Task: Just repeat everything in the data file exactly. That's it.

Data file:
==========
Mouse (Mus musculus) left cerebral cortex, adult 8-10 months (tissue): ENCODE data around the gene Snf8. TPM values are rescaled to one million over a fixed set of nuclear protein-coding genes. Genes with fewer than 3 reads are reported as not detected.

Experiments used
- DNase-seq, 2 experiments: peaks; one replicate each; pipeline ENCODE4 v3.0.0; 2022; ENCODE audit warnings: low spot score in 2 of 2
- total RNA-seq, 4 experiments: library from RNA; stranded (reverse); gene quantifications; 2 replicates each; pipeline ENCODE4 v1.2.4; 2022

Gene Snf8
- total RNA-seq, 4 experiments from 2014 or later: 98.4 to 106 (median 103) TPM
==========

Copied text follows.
Mouse (Mus musculus) left cerebral cortex, adult 8-10 months (tissue): ENCODE data around the gene Snf8. TPM values are rescaled to one million over a fixed set of nuclear protein-coding genes. Genes with fewer than 3 reads are reported as not detected.

Experiments used
- DNase-seq, 2 experiments: peaks; one replicate each; pipeline ENCODE4 v3.0.0; 2022; ENCODE audit warnings: low spot score in 2 of 2
- total RNA-seq, 4 experiments: library from RNA; stranded (reverse); gene quantifications; 2 replicates each; pipeline ENCODE4 v1.2.4; 2022

Gene Snf8
- total RNA-seq, 4 experiments from 2014 or later: 98.4 to 106 (median 103) TPM